“Have you ever gone to a restaurant and ordered a Coke, then taken a sip and realized what’s actually in your cup is Dr. Pepper? You don’t hate Dr. Pepper. In fact, on any other day, you might very well love an ice-cold glass of its wonderful fizzy sweetness, but on that day, you wanted Coke, and Dr. Pepper tasted awful.
“Have you ever noticed that no matter what type of printed material you read—books, articles, papers, etc.—each industry-specific publication looks much the same as the next: one space after periods; a certain placement of commas; a particular format to block quotations; and footnotes and endnotes all tidy and consistent? This continuity is due to one thing: use of a style guide. A style guide lays out the standard for the way the contents of any written work—including punctuation, numbers, abbreviations, illustrations, tables, citations, and even certain spellings—should appear.”
“Working with a Dog Ear editor is a little different than working with a freelance editor you find and hire on your own, and definitely different from working with a team of editors at a traditional publishing house.”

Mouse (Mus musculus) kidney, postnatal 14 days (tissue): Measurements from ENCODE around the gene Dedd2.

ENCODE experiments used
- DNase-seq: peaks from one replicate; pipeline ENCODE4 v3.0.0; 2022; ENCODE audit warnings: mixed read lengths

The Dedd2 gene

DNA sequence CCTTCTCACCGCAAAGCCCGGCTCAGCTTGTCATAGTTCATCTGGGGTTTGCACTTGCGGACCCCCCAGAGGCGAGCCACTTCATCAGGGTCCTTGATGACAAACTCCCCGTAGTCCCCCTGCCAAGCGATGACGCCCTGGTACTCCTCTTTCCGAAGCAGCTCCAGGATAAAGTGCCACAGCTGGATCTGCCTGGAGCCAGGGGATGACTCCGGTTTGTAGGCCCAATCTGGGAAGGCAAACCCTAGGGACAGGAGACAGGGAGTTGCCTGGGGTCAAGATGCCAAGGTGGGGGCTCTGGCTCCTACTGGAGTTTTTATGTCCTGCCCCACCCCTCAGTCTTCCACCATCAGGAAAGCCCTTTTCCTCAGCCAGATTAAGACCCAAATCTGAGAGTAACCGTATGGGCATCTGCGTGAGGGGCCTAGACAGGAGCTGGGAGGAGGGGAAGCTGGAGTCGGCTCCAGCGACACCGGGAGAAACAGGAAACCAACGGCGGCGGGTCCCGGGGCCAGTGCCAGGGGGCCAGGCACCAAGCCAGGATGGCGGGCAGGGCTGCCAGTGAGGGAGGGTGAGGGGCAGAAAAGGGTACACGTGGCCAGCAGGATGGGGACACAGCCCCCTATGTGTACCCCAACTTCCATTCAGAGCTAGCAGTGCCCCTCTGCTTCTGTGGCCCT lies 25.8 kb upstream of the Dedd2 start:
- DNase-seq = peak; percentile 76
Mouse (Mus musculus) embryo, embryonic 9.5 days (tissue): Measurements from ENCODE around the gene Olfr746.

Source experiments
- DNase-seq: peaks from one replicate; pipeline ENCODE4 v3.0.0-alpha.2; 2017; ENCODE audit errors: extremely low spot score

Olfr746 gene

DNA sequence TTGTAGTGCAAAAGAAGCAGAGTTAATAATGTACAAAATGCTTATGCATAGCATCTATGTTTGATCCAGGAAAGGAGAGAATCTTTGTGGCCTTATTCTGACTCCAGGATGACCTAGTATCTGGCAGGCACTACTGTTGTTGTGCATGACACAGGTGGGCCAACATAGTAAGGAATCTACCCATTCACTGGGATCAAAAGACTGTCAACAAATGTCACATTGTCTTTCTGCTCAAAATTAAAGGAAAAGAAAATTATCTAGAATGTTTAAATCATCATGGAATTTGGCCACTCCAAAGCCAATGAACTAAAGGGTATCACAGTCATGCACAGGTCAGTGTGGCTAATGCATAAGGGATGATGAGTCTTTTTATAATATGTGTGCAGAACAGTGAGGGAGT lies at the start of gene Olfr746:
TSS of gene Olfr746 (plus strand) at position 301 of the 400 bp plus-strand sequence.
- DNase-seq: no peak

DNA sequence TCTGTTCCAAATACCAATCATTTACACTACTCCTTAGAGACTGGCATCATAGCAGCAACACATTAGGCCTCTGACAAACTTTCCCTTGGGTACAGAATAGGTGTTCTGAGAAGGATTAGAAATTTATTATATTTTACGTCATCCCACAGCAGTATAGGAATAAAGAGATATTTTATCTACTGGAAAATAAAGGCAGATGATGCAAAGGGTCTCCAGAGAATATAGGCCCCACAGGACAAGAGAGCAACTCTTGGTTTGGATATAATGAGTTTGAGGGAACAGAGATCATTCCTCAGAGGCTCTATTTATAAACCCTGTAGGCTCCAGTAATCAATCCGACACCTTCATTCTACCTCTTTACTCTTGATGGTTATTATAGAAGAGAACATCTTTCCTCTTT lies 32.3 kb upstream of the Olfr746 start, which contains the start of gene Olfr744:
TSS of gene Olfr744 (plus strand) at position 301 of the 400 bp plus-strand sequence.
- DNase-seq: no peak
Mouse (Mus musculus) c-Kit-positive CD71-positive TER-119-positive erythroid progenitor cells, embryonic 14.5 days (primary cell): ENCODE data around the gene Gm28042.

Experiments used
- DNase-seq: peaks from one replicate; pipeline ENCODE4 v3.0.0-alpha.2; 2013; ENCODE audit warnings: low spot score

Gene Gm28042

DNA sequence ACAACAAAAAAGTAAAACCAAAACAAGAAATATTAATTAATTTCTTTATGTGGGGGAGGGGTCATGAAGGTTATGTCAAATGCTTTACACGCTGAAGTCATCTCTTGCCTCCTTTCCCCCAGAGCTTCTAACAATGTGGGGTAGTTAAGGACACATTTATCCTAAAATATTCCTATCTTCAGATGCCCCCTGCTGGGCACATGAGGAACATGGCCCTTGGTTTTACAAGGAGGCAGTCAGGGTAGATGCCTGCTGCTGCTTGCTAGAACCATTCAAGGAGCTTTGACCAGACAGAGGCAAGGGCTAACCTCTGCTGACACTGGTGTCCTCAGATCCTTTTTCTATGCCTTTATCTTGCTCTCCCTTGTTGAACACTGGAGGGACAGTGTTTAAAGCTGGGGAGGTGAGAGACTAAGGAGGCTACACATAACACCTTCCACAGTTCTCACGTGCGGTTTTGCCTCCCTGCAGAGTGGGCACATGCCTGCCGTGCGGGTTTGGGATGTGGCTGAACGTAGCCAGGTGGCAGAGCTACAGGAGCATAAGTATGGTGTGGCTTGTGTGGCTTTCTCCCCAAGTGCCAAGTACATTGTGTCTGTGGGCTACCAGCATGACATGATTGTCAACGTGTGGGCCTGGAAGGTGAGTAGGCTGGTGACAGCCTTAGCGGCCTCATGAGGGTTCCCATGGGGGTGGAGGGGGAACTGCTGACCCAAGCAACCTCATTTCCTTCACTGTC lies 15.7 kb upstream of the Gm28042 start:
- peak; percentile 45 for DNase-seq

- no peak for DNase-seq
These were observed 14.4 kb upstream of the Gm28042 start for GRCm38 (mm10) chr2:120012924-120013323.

“You’re out for a walk on a Sunday morning when it happens: An idea for a novel pops into your head. Excited, you rush back home, grab a pad of paper, and write. It feels electric, and the next morning, you want nothing more than to continue …
“But a sense of anxiety you just can’t shake prevents you from moving forward even an inch. You feel awful, your head swimming with shoulds and the overwhelming thought of Oh my goodness, I’m writing a book?! Once that sinks in, everything freezes, and pulling the next idea out from the mess seems impossible.”
“In the first article of the Organized Writer series, we talked about getting your thoughts for your book in order, putting those thoughts into the computer, and handling electronic backups. Here, we’re going to talk about the next step, content.”